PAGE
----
Odds are an inevitable part of sports betting. Whenever you want to place a wager on a match or a race, you’ll see odds next to your selection. But, what do odds mean?

Sports Betting Odds Explained

If you are just getting into sports betting, you need to understand what types of odds are available to players and how to read/calculate betting odds.

Odds tell us two things:

  1. How much money you could win; and
  2. The probability of an event actually happening.

If you’re new to the world of sports betting, it’s completely understandable to be confused by all of the numbers displayed by betting sites.

That’s why we’re going to explain in details how do odds work in betting.

The first thing you must take into account is that odds come in three formats:

  • Decimal
  • Fractional
  • American (plus/minus odds) 

If you’re interested in learning how betting works and in mastering the odds before placing your first bet, make sure to read this comprehensive guide carefully.

What are odds and probability in betting?

football match odds example
Example from Bet365 bookmaker.

Simply put, odds are the chances of someone winning a game. In the example above, we have three outcomes — Everton winning, Arsenal winning, and a draw. You need to select one of the outcomes and place a wager

In this case, we’re looking at decimal odds, which are basically multipliers. Therefore, if you think Everton will win, and you’re ready to place a bet on it, you’ll receive a prize that’s 3.70 times your bet.

For instance, betting £10 will result in a £37 win, which includes a £27 profit.

However, odds can be more than an indicator of the probability of winning. They indicate the chances of any event happening. For instance, a bookmaker may set the odds of Salah scoring a goal against Everton at 3.50.

We use the term odds as a synonym for probability in everyday language, but that’s not really the case in sports betting. 

When a punter refers to odds, they mainly mean the number that’s always placed next to the betting options, such as 3.70, 3.60, or 1.95. These numbers imply probability as well, but their primary purpose is to determine your payout if you win a bet.

You can use odds to calculate the probability of an event happening (for money line, point spread or total points scored bets). We’ll discuss this in this article as well.

First of all, let’s see how decimal odds work. 

How to read decimal odds 

Decimal odds are represented by a decimal number, such as in the picture above. In this section, we’ll discuss these odds in more detail.

A higher number means that you’ll receive more money for a bet, but it also means the probability of winning the bet is lower.

Decimal odds are used in Europe (except for the UK and Ireland), Australia, New Zealand, Singapore, and Canada.

Here is a real-life example to demonstrate how decimal odds work.

At the moment of writing this article, there are several UEFA Champions League matches featured in many online sportsbooks.

decimal odds example

Manchester United (Man Utd) will welcome Young Boys to Old Trafford, and that’s expected to be an easy win for Man Utd players. 

Manchester United is one of the most popular football teams in history, even though this season isn’t their best overall. Still, they are one of the best teams in the English Premier League hosting a match against Young Boys, a long-time leader in the Swiss Super League. Regardless of how dominant Young Boys are in Switzerland, they are still an underdog compared to Manchester United, especially because they are playing away from home.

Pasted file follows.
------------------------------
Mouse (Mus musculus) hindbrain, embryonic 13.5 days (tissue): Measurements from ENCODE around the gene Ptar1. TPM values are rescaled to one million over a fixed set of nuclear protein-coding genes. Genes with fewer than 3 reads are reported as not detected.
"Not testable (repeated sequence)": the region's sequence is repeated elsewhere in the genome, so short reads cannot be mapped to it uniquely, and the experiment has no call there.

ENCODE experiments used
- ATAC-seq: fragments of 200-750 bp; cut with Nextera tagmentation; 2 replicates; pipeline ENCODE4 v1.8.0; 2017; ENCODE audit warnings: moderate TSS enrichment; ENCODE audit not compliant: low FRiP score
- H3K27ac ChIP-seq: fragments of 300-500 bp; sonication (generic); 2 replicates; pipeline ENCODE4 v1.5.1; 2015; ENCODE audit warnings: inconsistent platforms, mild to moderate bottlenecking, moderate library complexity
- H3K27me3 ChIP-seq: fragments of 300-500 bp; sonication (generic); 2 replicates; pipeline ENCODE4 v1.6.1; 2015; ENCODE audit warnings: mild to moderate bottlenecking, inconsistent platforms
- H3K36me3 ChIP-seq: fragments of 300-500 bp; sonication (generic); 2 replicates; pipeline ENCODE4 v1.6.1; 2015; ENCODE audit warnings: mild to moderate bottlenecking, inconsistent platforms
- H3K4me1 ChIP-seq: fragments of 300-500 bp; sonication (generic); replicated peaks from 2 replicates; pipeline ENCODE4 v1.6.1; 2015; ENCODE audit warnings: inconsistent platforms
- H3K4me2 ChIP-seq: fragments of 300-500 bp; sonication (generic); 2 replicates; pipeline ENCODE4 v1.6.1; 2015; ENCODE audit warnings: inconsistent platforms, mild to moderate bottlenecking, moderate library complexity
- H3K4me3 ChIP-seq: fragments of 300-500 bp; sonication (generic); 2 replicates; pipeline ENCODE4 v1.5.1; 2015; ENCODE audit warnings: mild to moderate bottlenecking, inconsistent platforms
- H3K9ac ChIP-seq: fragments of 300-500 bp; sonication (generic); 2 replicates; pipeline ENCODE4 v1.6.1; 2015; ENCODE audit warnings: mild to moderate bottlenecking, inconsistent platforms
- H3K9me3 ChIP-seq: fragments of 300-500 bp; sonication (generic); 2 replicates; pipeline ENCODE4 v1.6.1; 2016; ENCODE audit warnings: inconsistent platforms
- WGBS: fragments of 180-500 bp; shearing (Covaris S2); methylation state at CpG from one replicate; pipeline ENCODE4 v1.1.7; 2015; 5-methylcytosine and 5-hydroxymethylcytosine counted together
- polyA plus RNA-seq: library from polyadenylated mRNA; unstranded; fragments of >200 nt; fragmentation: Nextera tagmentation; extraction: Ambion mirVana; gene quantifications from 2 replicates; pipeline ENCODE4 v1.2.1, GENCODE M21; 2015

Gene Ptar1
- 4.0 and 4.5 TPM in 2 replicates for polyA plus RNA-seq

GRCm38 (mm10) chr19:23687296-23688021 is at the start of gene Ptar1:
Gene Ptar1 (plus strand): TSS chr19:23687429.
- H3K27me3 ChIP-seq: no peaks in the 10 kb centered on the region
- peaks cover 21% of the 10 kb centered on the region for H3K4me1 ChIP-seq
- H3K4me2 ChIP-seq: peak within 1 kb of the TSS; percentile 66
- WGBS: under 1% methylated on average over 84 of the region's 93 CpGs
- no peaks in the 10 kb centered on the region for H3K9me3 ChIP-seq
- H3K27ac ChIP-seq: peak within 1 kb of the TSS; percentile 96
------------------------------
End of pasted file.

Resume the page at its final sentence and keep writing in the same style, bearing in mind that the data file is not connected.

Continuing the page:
Therefore, the odds here are 1.40, which means that the probability of Man Utd winning this game is relatively high. For that reason, the payout will be quite low for anyone who makes this bet.

Simply put, if you bet £100, you’ll get £140 in return, which means that you will have made a £40 profit.

The odds of Young Boys winning this away game are 7.00, meaning that you’ll get £700 if you bet £100 (£600 profit). Essentially, it’s not likely to happen, but if it does, you’ll earn a nice sum. Still, you have to be realistic and bet on the underdog only when you’re informed enough to know that there’s a slight chance of that happening.

According to the image above, the draw is also unlikely to happen, with odds set at 5.00.

Here’s another example.

close decimal odds example

One of the most successful clubs from Portugal, FC Porto, is playing against one of Spain’s best, Atletico Madrid. However, in this example there is no clear favourite, judging by the odds provided by the bookmaker.

Even though Atletico Madrid isn’t the first team that comes to mind when someone mentions the Spanish La Liga (it’s usually Barcelona or Real Madrid), it’s still considered to be one of the best teams on the Iberian peninsula. However, so is FC Porto, as one of the two most popular clubs from Spain’s next-door neighbour.

As you can see, the odds for FC Porto winning are 2.75, whereas Atletico’s odds are 2.60. This is a tough call, and no matter which side you wager on, you’ll be making a somewhat risky bet, although your profit would be slightly higher if you bet on FC Porto. The highest odds are on the draw — 3.30, meaning you would receive £330 for a £100 bet.

How to read fractional odds 

In math, decimals can also be represented by fractions. This can be applied to odds as well. Instead of using decimal numbers, bookmakers in the UK and Ireland prefer fractional odds.

These are also referred to as British odds, UK odds, or traditional odds (used in the UK).

Fractional odds are pretty simple to read once you get the hang of them. 

The tricky bit is the fact that fractional odds represent your profit (not including the stake), whereas decimal odds represent the total payout.

fractional odds example

If you’re new to sports betting, this format can be somewhat confusing, but it’s pretty easy to understand once you get into it.

Real Madrid is one of the two most popular teams in Spain, next to Barcelona. Inter Milan is also one of the most successful teams in Italian Serie A. It’s always exciting to watch Spain and Italy’s best football teams lock horns. But who’s the favourite here?